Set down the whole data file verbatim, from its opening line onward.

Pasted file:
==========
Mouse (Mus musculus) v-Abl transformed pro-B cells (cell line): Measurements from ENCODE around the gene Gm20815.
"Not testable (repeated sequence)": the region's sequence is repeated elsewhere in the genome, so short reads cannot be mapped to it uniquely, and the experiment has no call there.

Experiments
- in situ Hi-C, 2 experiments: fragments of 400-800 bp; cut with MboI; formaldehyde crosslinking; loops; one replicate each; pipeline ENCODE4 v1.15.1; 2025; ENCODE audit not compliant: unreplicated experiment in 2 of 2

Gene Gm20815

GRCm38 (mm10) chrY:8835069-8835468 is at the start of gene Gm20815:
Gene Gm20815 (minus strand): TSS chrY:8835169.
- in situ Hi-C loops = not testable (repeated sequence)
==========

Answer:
Mouse (Mus musculus) v-Abl transformed pro-B cells (cell line): Measurements from ENCODE around the gene Gm20815.
"Not testable (repeated sequence)": the region's sequence is repeated elsewhere in the genome, so short reads cannot be mapped to it uniquely, and the experiment has no call there.

Experiments
- in situ Hi-C, 2 experiments: fragments of 400-800 bp; cut with MboI; formaldehyde crosslinking; loops; one replicate each; pipeline ENCODE4 v1.15.1; 2025; ENCODE audit not compliant: unreplicated experiment in 2 of 2

Gene Gm20815

GRCm38 (mm10) chrY:8835069-8835468 is at the start of gene Gm20815:
Gene Gm20815 (minus strand): TSS chrY:8835169.
- in situ Hi-C loops = not testable (repeated sequence)